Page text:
AUM-related victims, others react to Asahara's death sentence

Kyodo News Service, Japan/September 15, 2006

The Supreme Court's rejection of a special appeal by AUM Shinrikyo founder Shoko Asahara against his death sentence drew mixed reactions from those who have been affected by a series of AUM-related incidents, including the fatal 1995 sarin gas attack on the Tokyo subway system.

The death sentence for Asahara, 51, whose real name is Chizuo Matsumoto, was finalized following the top court's decision Friday, but that itself will not fully resolve the issues involving AUM or provide full clarification of the incidents, according to some victims of AUM-related crimes, lawyers and human rights activists.

Shizue Takahashi, whose husband was killed in the 1995 sarin gas subway attack when he was working as a subway station officer, said Asahara deserves to be hanged, but also expressed concern that his execution may prompt public memory of the incident to eventually fade away.

"I feel the necessity of continuing to tell people about what happened at that time, even after Asahara is executed," Takahashi, 59, said.

Since her husband's death, Takahashi has been involved in activities to improve the situation of crime victims and their bereaved families. "I expect AUM followers to realize the cult went out of control and killed people. I hope they will part from the AUM doctrines."

AUM renamed itself Aleph in January 2000.

Yoshiyuki Kono, 56, a victim of the 1994 sarin gas attack by AUM members in Matsumoto, Nagano Prefecture, expressed dissatisfaction with the Supreme Court's decision.

"Society has much to learn from the case and yet the trial ended without hearing any argument from Mr. Asahara. No words on why the victims were killed will be heard now. I am not satisfied at all," he said.

His family members were also affected by the nerve gas attack, with his 58-year-old wife still remaining in coma. His elder daughter, 28, often experiences unexplained fevers, while Kono's body temperature constantly remains slightly above average. He said he does not feel he has made a full recovery.

Kono, however, denied having resentment toward Asahara and is against death sentences for him and his followers. "As a victim myself, I do want to hear from Mr. Asahara. Tons of assumptions have been made (with regard to his motives) but nothing is more significant than his own words."

Yoshihiro Yasuda, former chief defense lawyer for Asahara, agreed with Kono, saying, "We wanted to know what actually happened but Mr. Asahara's trial ended without him speaking out...I'm seething with anger."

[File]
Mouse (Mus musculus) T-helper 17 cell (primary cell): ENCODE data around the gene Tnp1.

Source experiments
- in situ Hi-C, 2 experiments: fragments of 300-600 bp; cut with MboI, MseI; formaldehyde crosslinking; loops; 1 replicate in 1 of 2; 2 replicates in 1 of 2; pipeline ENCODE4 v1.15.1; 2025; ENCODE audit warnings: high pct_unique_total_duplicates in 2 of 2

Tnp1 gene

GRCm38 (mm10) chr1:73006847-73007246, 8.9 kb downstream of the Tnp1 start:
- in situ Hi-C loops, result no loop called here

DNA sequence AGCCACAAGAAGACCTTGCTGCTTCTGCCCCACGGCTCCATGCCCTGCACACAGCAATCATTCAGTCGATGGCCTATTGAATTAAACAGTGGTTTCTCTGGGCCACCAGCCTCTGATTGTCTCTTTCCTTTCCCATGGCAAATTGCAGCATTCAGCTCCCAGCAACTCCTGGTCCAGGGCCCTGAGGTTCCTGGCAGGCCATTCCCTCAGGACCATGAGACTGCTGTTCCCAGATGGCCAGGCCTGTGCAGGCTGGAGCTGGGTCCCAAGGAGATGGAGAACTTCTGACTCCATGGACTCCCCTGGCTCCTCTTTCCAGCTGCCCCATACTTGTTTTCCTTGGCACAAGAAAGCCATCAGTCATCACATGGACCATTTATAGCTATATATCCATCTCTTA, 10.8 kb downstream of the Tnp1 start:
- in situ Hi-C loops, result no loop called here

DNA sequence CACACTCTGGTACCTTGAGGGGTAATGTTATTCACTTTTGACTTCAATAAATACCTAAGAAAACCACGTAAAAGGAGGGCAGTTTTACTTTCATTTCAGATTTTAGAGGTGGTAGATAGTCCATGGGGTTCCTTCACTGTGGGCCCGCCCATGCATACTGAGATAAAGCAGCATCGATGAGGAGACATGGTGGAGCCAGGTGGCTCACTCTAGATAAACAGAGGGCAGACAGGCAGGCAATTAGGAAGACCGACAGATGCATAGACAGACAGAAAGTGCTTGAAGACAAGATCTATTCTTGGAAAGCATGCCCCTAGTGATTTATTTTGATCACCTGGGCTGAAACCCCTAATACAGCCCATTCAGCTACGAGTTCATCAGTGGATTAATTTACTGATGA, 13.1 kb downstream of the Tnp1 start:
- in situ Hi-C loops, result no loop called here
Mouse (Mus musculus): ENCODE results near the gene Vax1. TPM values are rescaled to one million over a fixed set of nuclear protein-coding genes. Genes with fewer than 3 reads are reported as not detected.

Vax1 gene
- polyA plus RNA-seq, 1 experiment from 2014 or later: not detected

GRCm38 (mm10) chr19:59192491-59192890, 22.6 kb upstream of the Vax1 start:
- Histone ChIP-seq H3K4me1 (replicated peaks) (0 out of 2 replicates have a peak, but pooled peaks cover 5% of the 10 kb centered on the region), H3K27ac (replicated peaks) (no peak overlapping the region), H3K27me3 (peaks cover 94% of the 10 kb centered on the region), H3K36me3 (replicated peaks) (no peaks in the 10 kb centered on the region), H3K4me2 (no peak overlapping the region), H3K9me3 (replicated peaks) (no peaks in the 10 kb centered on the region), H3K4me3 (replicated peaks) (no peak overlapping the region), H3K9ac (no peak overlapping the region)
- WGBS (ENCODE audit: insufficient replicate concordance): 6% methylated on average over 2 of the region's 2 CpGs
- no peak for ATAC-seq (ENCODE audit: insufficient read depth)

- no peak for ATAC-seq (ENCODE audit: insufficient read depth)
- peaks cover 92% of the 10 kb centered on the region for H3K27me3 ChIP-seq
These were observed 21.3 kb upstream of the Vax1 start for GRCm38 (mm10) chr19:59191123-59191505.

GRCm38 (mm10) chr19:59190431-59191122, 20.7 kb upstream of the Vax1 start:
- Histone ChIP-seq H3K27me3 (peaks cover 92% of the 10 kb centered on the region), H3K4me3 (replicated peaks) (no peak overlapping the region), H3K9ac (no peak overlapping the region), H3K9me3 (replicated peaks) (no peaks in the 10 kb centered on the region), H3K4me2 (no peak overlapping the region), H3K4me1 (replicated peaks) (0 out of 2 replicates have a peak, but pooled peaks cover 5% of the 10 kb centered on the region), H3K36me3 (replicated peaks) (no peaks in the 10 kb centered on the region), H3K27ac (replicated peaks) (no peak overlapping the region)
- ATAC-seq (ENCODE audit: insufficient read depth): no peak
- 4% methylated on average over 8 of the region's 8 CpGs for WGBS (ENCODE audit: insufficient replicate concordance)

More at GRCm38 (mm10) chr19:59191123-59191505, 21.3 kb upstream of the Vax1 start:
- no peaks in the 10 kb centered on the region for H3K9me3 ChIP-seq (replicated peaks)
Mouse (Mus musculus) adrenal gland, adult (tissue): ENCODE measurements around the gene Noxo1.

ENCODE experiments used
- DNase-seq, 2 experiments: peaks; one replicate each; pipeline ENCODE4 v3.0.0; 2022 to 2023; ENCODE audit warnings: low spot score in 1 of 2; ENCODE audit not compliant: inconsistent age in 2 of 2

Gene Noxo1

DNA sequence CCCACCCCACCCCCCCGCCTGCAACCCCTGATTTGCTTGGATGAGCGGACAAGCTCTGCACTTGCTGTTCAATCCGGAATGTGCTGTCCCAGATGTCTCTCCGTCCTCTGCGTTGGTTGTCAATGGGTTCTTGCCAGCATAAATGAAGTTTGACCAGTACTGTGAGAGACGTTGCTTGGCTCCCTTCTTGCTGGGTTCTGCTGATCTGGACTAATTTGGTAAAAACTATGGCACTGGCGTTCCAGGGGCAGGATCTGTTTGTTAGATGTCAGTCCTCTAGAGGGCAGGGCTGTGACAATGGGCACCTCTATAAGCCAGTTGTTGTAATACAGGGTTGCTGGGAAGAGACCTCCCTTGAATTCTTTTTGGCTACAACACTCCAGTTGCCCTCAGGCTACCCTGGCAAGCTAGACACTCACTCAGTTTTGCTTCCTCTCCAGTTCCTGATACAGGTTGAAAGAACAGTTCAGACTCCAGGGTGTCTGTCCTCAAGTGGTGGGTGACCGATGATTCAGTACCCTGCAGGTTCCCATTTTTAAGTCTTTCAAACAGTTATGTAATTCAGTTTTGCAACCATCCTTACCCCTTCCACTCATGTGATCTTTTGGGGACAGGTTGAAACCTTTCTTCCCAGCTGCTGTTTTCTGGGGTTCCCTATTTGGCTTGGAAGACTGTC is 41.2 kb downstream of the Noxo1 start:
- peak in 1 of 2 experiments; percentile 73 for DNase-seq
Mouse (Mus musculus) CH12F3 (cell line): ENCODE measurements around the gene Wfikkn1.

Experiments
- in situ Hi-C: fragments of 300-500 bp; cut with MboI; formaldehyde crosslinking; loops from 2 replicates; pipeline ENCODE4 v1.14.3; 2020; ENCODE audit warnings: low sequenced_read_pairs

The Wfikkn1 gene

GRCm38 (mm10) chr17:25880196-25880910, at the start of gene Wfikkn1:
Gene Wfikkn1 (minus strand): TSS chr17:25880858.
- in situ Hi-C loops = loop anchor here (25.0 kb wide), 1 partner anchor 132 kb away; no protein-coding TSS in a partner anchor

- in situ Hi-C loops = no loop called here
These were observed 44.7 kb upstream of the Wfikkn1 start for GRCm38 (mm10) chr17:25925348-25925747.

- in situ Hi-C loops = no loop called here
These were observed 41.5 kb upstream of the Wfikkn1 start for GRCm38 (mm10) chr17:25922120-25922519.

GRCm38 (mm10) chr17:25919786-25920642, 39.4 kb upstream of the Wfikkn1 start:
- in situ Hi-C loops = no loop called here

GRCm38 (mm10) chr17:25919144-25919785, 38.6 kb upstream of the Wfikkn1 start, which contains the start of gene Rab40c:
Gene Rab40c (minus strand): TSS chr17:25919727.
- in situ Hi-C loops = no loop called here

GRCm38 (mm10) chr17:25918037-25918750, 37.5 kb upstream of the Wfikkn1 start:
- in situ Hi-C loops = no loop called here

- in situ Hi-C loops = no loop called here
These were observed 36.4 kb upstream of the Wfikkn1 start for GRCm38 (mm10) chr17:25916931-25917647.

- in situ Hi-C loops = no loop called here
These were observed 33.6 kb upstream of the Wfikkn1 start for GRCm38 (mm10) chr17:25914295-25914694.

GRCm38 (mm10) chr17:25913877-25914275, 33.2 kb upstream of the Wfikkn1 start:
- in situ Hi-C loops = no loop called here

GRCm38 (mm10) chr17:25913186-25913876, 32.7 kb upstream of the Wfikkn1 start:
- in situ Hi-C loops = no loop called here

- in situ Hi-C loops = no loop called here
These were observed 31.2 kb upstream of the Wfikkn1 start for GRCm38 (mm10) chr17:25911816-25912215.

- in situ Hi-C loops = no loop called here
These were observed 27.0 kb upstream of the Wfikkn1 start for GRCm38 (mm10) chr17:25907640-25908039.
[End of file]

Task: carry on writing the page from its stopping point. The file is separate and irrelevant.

"This is social lynching. It's not about justice or injustice but about repulsion. There's an underlying repulsion among people for Mr. Asahara and everything about him," said Yasuda, who is also a well-known anti-death penalty campaigner.

"His unshaved, unclean appearance and the way his religious organization is working -- they are odd and the repulsion is directed toward the strangeness," he said.

"The atrocity (of the crimes) is only the final product. It's more important to go over the procedure that led to the result and understand it in a social context. Execution will only make society an unhappy place," he added.

However, Taro Takimoto, a lawyer and victim of a sarin attack on him by AUM members in 1994, said the capital punishment for Asahara is a "natural" outcome considering the crimes he masterminded.

But Takimoto, who helps former AUM members and tries to convince current members to leave the group, questions the death sentences which have been handed down on 12 others over their involvement in AUM-related crimes, saying they are also victims.

"The only person who would be happy to see the 12 executed is Shoko Asahara, so I would feel as if defeated by him if that happened. As the final settlement, I think Asahara should be the only one (to be executed)," he said.

Meanwhile, Makoto Teranaka, secretary general of Amnesty International Japan, said there is a need to avoid execution.

"There is certainly a chance even for Mr. Asahara to be reformed and it is crucial for us to leave room for such change," he said. "Capital punishment will take away our chance to learn a lesson from the case."

Kono said Aleph members have visited him and his wife annually for some years now to express their apologies. He dines with them, but he says he never lets them pay for his meals.

"Look at them -- they're doing everything to pay compensation to the victims. I can't have people like that pay for me," he said.

Besides acting as a campaigner for crime victims, Takahashi tries to lead her life in a forward-looking manner.

"Life is not necessarily nasty. I cannot lead my life only as a bereaved family member of a crime victim," she said. "I hope I can lead my life in various capacities -- as a mother, as a friend and still as a wife."

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